According to the invention one of the limited number of concave mold halves is selected depending on the desired prescription of the lens. The appropriate preform is also selected depending on the mold and prescription involved. The preform and mold are heated to a temperature above the softening point of the preform. Desirably the preform is placed in the concave mold half and preheated to a temperature above the softening temperature of the lens. The preform and the mold are placed in a press. The molds and the preform can be preheated before or after being placed in the press. After the molds and the preform have been heated above the softening point of the thermoplastic material of the preform, pressure is applied by the press. A central thickness of the lens is preselected, depending on the prescription. The press is operated to compress the lens to the preselected central thickness. Multiple stages or a single stage can be used. Desirably the press is operated in two stages. Desirable, in the first stage, about 10% to 50% of the desired displacement of the lens is achieved. In the second stage, additional pressure is applied until the preselected center thickness of the lens is achieved. After the lens has been suitably compression molded, the lens is cooled, edged, trimmed and coated as desired for use.

In another aspect of the invention, novel preforms are provided. According to the invention, a preform is provided having an indent on its flat or concave side. The indent centers the convex mold half during the compression process and prevents excess flash. The indent prevents incomplete lenses from forming and the lens from decentering. In another aspect of the invention, preforms are provided with locator arms attached to the periphery of the preform for mating engagement with the mold base used to hold the bottom mold. The locator arms align the preform in a preselected orientation to a concave mold located in the mold base. The locator arms prevent shifting of the lens after it has been oriented. Such shifting or decentering can result in unwanted introduction of prisms into the lenses and may result in erroneous stigmatism corrections or misplacement of the position of a bifocal.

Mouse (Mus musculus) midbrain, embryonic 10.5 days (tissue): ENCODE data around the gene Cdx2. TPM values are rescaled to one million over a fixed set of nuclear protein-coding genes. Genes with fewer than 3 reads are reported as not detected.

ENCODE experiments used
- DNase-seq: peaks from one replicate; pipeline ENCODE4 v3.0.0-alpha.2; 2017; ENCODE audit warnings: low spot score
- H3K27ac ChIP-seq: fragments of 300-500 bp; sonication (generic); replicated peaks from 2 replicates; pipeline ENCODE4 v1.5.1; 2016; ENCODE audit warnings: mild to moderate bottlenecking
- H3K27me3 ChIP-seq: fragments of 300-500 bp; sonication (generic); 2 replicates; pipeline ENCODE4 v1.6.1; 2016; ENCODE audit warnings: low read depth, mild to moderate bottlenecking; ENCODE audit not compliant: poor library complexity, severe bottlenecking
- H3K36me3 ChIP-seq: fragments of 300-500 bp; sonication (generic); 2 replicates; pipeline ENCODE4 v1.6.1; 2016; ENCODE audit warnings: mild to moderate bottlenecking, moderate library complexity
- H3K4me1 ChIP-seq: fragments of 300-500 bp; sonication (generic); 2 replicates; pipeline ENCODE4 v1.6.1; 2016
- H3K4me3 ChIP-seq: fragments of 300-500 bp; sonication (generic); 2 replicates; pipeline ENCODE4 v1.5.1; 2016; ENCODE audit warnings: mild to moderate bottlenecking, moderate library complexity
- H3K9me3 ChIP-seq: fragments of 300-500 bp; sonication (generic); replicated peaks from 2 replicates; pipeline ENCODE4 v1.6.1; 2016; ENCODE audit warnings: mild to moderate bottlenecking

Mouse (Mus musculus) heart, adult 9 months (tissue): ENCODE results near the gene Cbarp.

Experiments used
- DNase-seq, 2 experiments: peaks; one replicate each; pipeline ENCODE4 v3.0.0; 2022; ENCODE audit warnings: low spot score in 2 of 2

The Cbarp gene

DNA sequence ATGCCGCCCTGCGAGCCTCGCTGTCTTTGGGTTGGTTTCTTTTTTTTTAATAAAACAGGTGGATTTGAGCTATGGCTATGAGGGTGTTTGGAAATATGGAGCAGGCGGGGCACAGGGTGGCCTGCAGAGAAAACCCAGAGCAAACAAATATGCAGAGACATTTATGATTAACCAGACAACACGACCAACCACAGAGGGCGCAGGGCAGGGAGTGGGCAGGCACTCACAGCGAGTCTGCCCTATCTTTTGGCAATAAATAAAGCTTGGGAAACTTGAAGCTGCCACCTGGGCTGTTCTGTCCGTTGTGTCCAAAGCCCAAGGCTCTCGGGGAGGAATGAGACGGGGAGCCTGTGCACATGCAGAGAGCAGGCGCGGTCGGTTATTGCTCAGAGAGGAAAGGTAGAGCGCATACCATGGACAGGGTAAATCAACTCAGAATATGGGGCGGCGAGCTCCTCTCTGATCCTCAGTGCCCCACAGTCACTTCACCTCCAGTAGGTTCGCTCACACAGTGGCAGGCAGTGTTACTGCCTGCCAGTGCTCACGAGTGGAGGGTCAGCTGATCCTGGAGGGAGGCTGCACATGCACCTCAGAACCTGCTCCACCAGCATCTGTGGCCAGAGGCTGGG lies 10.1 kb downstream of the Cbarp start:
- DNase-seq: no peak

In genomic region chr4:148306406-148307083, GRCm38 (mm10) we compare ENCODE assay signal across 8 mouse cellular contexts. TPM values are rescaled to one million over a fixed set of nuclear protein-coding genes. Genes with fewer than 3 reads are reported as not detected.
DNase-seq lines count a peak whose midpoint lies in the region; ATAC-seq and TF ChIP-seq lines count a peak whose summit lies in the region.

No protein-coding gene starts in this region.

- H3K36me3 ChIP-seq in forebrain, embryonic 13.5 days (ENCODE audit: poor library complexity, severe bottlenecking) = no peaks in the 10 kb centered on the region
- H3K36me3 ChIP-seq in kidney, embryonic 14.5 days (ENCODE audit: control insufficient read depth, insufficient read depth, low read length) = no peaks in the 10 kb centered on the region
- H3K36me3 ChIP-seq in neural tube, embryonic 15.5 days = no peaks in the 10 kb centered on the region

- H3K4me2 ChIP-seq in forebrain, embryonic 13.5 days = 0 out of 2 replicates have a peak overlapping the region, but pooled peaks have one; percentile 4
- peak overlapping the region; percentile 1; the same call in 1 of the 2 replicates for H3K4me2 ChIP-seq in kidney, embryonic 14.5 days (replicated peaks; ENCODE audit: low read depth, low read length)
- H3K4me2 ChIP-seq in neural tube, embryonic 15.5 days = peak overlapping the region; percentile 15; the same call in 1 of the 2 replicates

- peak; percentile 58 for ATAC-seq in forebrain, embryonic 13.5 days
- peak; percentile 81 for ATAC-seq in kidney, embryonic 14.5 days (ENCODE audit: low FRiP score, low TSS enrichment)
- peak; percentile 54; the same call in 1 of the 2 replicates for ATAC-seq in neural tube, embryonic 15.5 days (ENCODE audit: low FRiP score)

The preferred embodiment of the present invention is illustrated in the drawings and examples. However, it should be expressly, understood that the present invention should not be limited solely to the illustrative embodiment.

BRIEF DESCRIPTION OF THE DRAWINGS

FIG. 1 is a perspective view of a preform according to the invention.

FIGS. 2 and 3 are vertical sections showing a pair of molds for use in the invention.

FIG. 4 is a perspective view showing the operation of a prior art mold and preform.

FIG. 5 is a perspective view showing the operation of a mold and preform according to the invention.

FIG. 6 is a typical bifocal lens made in accordance with the invention.

FIG. 7 is a cross sectional view of the lens of FIG. 6 along the section 66.

FIG. 8 is a mold base according to the invention.

FIG. 9 is a diagrammatic illustration of a work station showing a pair of closed molds containing a preformed lens blank compressed to a finished form, and with an apparatus, and associated controls for heating up the molds, and for programming the rate of speed at which the upper mold descends on the preform to compress same to a desired finished lens.

FIG. 10A is a chart showing an example of the weight distribution of finished lenses.

FIG. 10B is a chart showing an example of the weight of preforms used for a four (4) curvature preform system associated with four base curve concave molds according to the invention.

FIG. 10C is a chart showing cylinder convex mold curves associated with concave mold base curves to form a preselected prescription.

FIG. 10D is a chart showing spherial convex mold curves associated with concave mold base curves to form a preselected prescription.

FIG. 11 is a flow chart of an embodiment of applicant's method of compression molding according to the invention.

DETAILED DESCRIPTION OF THE INVENTION